Bonechiller by Graham McNamee

Bonechiller coverIt’s been a day of spring blizzards here on the prairies, and after five hours without electricity, something with lots of snow seemed apropos…

Danny and his dad are in the middle of nowhere. His dad’s been retreating from the world ever since Danny’s mom died, and he and Danny have recently moved from the big city to a a small, northern Ontario town. Danny is on his way home late at night and he gets the feeling he’s being watched. He starts to run, and when he looks back, there is this huge, white, albino-ish creature chasing him, all hairless and creepy looking. It knocks him down, and the last hing he remembers before passing out is seeing its weird pointed tongue coming at him.

When he comes to, there’s a little blue dot on the back of his hand, like from a pen, but no bite marks, no tracks, no monster. He must have imagined the whole thing, right? It must have been a big dog or something and he must have hit his head.

BUT. He starts having weird dream. And the one guy from school who was hospitalized for a mysterious infection kinda went crazy and ran away and now they can’t find him. Then his friend Pike is out ice-fishing with his brother Howie. When Pike comes in to get donuts and coffee, they hear screaming, and ice cracking. SOMETHING REALLY HEAVY has broken the ice and Howie has fallen in. there is rescue and emergency rooms… but he has this blue dot on his neck…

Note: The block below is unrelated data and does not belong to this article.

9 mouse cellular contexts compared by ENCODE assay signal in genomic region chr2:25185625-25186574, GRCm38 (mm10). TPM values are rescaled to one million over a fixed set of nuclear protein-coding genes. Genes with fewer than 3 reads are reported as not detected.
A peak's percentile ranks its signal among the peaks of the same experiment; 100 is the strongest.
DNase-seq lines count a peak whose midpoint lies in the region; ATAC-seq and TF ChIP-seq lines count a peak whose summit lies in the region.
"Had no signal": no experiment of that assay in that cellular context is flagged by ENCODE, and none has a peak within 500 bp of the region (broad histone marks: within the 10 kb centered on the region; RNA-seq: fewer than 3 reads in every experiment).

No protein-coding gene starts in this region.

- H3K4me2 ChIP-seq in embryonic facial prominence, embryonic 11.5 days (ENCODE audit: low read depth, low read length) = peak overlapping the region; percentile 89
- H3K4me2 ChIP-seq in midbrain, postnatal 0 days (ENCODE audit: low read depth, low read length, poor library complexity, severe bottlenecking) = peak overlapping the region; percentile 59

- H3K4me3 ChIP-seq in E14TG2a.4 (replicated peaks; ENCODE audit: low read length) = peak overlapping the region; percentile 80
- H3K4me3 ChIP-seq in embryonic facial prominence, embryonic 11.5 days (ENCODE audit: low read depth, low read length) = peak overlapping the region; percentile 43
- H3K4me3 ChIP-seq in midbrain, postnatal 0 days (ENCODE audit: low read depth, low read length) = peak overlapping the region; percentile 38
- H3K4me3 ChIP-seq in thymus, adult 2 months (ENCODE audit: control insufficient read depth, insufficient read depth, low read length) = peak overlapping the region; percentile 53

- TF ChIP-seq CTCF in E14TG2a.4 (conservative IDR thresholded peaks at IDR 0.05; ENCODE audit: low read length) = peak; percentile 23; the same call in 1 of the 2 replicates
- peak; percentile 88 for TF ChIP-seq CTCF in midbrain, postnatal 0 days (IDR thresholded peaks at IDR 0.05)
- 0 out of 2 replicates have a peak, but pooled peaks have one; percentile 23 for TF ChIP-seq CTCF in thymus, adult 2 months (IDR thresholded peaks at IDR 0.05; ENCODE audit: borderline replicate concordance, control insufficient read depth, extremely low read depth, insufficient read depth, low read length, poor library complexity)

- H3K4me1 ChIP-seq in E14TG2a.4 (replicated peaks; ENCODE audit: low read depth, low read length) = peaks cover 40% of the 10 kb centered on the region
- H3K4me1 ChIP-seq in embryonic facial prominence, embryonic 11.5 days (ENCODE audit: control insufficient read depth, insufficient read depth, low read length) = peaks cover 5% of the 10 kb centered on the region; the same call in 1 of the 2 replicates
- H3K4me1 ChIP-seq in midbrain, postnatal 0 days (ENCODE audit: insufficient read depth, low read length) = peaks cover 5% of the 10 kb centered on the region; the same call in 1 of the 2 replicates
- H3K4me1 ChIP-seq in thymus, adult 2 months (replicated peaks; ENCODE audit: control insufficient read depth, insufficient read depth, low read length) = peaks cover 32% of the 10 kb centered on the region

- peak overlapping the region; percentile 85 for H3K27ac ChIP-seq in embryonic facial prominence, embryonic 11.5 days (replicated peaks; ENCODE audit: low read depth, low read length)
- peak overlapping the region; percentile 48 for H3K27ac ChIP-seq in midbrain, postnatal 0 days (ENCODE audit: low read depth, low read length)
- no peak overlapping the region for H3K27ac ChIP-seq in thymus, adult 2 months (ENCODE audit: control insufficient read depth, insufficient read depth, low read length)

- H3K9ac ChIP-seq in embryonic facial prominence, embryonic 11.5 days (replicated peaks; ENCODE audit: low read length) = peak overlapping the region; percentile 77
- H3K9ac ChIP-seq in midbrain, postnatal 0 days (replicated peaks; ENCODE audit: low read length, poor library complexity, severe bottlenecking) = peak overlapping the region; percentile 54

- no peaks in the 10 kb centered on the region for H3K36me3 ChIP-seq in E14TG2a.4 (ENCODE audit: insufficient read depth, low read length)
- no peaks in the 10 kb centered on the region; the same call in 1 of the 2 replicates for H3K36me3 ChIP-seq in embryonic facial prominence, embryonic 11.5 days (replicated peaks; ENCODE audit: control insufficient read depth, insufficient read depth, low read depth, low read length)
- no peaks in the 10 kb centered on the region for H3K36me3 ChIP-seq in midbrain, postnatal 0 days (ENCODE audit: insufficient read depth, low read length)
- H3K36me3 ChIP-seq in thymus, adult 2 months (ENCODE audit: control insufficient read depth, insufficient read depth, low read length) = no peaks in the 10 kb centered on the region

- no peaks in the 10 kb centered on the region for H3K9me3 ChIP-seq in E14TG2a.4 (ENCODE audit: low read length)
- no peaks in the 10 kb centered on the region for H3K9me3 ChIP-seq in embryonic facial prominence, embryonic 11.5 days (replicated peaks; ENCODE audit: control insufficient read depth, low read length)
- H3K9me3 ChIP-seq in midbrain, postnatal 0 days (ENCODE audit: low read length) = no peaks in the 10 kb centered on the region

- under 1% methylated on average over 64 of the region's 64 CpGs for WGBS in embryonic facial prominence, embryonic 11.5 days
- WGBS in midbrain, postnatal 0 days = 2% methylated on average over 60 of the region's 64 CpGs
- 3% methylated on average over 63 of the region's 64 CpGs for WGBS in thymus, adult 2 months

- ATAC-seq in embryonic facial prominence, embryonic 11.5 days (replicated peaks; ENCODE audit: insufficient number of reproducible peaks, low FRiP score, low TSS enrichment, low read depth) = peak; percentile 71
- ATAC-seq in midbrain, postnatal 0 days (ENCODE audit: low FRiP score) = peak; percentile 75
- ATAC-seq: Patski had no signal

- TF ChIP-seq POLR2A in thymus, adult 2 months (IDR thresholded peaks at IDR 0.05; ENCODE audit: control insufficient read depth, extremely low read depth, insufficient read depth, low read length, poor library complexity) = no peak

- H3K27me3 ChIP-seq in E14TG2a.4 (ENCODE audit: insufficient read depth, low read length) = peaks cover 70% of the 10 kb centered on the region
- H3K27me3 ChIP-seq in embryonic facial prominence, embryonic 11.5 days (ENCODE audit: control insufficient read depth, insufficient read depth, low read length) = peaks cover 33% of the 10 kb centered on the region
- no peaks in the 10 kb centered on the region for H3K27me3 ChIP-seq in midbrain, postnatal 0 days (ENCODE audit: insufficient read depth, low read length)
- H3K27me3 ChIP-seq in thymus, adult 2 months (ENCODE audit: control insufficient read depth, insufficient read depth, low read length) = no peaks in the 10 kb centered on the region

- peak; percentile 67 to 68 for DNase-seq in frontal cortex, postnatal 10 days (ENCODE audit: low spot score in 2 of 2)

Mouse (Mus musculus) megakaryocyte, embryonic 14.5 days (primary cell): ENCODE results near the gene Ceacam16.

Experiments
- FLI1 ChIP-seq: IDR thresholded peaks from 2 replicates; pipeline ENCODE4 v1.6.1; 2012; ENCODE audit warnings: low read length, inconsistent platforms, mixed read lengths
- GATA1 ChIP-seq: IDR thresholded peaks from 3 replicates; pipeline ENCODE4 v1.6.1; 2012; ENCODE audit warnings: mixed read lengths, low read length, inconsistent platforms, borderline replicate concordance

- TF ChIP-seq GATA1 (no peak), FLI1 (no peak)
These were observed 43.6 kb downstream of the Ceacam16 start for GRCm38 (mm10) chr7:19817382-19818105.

And then the two of them start sharing nightmares of ice and cold and being stalked by a giant albino creature.

And their body chemistry is changing–they can’t tolerate heat, are most comfortable in the extreme cold, and are really sensitive to light, and keep seeing this THING in their dreams…

And of course, Howie does some research and tracks down a history of disappearances over really cold winters…

And then Danny’s sort-girlfriend Ash’s Ojibwe dad starts telling him stories about the wendigo

Oh man, this was a thrill ride and a half! It’s a combination of monster story plus suspense, with the extremes of a wilderness survival story, with a hefty dose of folklore in the backstory, and that had me hooked. The cliche about Canadian literature is that you can tell it’s Can Lit because the landscape is a character in and of itself. Graham Macnamee, your Canadianness is showing, to excellent effect! There’s a monster after Danny, but the weather could kill him just as easily. And what takes this book out of the realm of just another thriller are how the characters are all fully realized people in their own right and not htere just to push the plot along. Danny’s got his own tensions and issues, and so do his friends. I especially loved tough girl Ash. Plus, I am a sucker for stories that incorporate folklore into them, so I found the riff on the wendigo mythology especially cool.

If you’re feeling brave, read this one on a cold January night–or save it for a sticky hot August afternoon, just for that cold chill down the back of your neck….


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